CDZ Big government in Texas makes America less competitive

Discussion in 'Clean Debate Zone' started by Toronado3800, Aug 27, 2018.

  1. Toronado3800
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    Toronado3800 VIP Member

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    $2.5 billion Harris County Proposition A flood bond approved

    So what I'm reading here is folks in Houston have signed up to make America less competitive by using big government taxes to fight mother nature instead of using knowledge to build their homes the right way in the right places.

    Full disclosure. I live in Missouri where we very much do the same embarrassing thing. So, I can recognize problems other places that we have here. Next thing you know some big government President will approve money to rebuild New Orleans!

    This isn't 1875, we have Roman technology and don't need to build homes within walking distance of the river.

    What can be done to discourage this type of thing? We are not Japan or Belgium. We have a large country with many perfectly fine places to build homes and businesses and we should take advantage of it instead of setting ourselves up for repeated disasters.
     
  2. bear513
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    bear513 Diamond Member

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    Name a place you can go in the world with out setting you up with some type of disaster, from hurricanes / typhoons,to super volcanos like Yellowstone, to earth quakes ( one of the biggest ones on record was in Illinois) to a damn asteroid landing on you ..

    .
     
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  3. Toronado3800
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    Somewhat true and I do walk outside w/o my meteorite protection umbrella lol.

    But,

    Do not use a single event disaster to lessen the importance of learning some places are just on active fault lines or New Orleans has obsolete civic planning or its costly to put ppl in the middle of the desert vs the middle of Kentucky.

    In many ways I think we do things as a country so we can compete with the Chinese and maintain economic dominance. Poor civic planning makes us less competitive......probably something like building a house with no insulation now because its cheaper initially. In the long term not having insulation is going to cost you money. Buying people out of disaster prone zones is going to cost a little money and leave us with parks in unusual places. It will keep our great great grandchildren from having to maintain costly infrastructure though.
     
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  4. oldsoul
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    oldsoul Gold Member

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    I agree. It really comes down to a cost-benefit analysis for me. We need ports in good locations, San Fran. comes to mind. However, with today's infrastructure technology, do we really need large metro areas to support them in immediate proximity? In some cases we likely do. In some, the proximity of housing, shopping, industry, etc. is far less important. In those cases, when the inevitable disaster occurs, would it not be prudent, as a society, to move what we can to safer ground? Preserve history by moving the structures, and preserve human life by re-building in a safer location that is less prone to disasters.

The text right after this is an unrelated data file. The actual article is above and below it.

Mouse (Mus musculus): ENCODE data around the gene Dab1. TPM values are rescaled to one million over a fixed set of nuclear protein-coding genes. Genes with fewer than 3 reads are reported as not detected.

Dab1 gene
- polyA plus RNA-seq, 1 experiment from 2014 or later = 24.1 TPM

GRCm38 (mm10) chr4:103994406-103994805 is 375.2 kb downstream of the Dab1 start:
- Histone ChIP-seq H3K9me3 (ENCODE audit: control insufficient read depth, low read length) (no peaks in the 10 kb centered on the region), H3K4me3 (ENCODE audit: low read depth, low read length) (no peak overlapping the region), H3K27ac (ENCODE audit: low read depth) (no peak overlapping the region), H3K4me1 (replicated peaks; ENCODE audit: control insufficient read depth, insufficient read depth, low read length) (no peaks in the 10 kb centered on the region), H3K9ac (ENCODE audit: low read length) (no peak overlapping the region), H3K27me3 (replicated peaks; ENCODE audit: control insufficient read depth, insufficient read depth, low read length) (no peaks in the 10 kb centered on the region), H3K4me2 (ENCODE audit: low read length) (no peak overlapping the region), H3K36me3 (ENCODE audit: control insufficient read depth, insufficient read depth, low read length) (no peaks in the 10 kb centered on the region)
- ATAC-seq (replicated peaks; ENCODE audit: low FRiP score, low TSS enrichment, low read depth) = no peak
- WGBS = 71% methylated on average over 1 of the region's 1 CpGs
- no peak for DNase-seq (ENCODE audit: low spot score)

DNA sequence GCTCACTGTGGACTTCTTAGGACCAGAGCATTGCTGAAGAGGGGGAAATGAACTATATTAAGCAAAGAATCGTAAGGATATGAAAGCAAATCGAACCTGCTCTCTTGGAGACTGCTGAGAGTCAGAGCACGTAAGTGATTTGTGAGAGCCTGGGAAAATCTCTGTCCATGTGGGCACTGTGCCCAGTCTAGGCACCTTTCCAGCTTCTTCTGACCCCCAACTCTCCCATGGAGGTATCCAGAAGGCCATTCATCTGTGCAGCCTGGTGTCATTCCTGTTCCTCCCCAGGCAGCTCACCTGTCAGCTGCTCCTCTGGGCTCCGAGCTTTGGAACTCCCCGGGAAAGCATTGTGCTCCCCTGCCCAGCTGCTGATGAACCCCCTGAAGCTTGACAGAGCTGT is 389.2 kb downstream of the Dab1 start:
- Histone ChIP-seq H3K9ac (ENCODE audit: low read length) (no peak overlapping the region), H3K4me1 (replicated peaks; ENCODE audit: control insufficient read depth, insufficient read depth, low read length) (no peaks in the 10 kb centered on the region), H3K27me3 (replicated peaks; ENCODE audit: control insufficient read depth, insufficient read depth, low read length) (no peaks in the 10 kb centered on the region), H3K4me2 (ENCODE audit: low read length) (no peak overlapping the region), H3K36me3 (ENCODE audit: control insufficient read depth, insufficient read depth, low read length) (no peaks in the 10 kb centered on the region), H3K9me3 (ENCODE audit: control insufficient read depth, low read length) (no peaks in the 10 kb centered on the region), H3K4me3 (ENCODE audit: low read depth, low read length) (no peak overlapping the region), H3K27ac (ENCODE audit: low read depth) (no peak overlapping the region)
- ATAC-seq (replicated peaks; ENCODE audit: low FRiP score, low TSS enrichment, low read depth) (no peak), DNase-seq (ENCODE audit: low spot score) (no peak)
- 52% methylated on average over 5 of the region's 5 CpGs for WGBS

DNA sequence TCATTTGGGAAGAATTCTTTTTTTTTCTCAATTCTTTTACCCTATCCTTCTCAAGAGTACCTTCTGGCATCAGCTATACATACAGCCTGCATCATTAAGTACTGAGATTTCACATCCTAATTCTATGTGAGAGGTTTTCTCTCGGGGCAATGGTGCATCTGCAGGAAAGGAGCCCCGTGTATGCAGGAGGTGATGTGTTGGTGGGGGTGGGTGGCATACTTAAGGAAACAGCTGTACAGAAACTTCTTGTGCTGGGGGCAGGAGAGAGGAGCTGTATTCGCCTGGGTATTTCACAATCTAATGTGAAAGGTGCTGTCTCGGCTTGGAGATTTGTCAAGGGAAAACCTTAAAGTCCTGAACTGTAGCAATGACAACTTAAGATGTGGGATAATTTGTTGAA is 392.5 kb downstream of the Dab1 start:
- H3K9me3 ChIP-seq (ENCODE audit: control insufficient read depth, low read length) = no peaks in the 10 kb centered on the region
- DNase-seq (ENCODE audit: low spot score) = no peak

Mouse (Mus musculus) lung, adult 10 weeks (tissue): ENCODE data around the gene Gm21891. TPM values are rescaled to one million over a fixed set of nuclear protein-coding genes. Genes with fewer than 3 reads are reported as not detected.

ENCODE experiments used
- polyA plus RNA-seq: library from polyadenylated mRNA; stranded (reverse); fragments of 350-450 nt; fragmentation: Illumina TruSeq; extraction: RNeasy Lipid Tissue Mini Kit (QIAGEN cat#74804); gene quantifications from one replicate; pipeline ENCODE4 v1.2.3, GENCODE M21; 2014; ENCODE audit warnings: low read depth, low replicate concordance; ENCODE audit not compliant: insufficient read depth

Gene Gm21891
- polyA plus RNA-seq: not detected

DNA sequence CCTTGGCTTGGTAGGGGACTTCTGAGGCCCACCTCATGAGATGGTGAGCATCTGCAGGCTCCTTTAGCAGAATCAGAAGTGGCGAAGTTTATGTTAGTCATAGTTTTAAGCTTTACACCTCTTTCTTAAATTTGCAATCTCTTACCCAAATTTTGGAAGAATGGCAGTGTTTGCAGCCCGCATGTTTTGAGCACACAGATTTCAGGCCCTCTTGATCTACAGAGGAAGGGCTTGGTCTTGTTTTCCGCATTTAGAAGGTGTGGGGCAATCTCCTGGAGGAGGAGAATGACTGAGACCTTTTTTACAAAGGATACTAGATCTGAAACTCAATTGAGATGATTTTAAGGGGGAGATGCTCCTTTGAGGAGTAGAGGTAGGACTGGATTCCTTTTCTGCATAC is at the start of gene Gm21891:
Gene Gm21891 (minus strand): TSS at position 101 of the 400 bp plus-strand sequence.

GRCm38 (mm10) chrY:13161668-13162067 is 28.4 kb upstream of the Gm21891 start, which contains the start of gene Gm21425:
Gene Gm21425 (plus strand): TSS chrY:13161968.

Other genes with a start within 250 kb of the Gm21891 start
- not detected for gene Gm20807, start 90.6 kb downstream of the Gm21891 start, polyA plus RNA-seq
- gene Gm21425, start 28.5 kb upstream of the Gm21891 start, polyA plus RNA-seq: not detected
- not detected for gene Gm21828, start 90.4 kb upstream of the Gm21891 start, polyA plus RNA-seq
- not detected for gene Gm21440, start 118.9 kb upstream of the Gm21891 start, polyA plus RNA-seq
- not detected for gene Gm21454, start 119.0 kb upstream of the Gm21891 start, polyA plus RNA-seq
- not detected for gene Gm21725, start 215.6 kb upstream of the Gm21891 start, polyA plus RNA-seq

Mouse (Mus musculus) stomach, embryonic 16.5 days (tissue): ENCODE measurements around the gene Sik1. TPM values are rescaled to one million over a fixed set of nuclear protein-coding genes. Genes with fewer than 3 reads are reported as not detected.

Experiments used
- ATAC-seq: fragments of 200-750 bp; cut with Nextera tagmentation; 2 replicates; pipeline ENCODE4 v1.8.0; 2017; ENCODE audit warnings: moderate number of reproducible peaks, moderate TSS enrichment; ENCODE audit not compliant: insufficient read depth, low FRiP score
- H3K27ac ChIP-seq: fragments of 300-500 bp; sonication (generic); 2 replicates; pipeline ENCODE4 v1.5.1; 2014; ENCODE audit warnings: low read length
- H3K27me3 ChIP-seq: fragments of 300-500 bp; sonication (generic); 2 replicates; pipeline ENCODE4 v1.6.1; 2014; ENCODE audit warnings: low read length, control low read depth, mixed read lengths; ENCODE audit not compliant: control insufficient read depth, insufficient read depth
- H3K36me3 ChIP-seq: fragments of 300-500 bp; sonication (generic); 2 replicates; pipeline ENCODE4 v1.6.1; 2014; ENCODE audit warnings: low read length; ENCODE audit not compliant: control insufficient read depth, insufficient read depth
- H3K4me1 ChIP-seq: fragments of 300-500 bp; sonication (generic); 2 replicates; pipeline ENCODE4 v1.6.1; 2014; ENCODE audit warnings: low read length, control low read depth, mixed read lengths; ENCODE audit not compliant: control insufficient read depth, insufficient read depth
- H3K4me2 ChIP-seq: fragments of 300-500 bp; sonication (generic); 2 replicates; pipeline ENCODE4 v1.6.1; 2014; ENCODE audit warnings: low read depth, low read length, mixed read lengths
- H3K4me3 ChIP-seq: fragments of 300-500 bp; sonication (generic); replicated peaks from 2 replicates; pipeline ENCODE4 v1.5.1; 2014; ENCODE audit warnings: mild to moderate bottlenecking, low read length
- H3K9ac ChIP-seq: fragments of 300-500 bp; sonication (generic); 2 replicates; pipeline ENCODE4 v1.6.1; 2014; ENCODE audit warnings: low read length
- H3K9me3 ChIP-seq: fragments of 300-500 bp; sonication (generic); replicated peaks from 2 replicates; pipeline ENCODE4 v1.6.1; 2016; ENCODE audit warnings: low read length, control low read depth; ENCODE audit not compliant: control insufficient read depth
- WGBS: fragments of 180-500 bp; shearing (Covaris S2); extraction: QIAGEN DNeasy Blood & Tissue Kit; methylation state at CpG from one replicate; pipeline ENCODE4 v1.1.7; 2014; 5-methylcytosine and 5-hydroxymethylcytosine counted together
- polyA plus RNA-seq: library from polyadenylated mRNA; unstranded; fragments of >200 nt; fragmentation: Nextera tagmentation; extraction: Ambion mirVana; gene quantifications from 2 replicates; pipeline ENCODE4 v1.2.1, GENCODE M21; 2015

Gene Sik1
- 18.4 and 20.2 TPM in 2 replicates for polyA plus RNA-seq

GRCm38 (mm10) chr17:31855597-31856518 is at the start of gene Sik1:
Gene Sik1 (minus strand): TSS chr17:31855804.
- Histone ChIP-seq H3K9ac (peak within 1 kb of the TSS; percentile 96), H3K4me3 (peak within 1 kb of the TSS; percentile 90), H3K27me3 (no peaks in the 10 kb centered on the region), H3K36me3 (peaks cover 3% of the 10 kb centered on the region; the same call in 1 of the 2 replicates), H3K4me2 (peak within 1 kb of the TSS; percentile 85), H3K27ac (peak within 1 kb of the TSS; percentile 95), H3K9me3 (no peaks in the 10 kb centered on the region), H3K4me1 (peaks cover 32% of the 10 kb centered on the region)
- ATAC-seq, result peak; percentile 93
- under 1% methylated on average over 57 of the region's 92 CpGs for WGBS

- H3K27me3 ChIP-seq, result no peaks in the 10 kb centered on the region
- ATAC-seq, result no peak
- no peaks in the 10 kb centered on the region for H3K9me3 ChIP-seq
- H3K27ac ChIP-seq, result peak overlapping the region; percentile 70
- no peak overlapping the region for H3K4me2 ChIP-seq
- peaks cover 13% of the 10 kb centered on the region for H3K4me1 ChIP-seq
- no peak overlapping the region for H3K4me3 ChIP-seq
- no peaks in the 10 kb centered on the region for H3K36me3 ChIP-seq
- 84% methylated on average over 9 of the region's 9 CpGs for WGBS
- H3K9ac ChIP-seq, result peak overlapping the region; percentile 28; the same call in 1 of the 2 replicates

Take New Orleans as an example. When the next hurricane/flood strikes (and it's a question of when, not if) and the city is effectively destroyed, would it make more sense to move the structures that are of historical importance and rebuild somewhere else (like maybe ABOVE sea level?), or should we just endlessly rebuild in the same spot that, inevitably, WILL flood again (it's below sea level, and next to a flood prone river too)?
     
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  5. bear513
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    bear513 Diamond Member

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    Chinese are building or built huge cities that no one lives in. So what?
     
  6. Toronado3800
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    Toronado3800 VIP Member

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    What does that have to do with us being less efficient? If we see them make mistakes offer advice like we would to a neighbor and let them.
     
  7. HereWeGoAgain
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    HereWeGoAgain Diamond Member

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    The old N.O. doesnt flood it's all the newer areas that have been built in flood planes.
    They knew better back in the day.
     
  8. HereWeGoAgain
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    HereWeGoAgain Diamond Member

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    Walking distance from water in Houston?
     
  9. Toronado3800
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    Toronado3800 VIP Member

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    How about just build where the public doesn't need to give your subdivision welfare to exist safely if my prose was too flowery.
     
  10. HereWeGoAgain
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    HereWeGoAgain Diamond Member

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    Harvey was a once in a thousand year flood.
    Harvey is a 1,000-year flood event unprecedented in scale
     

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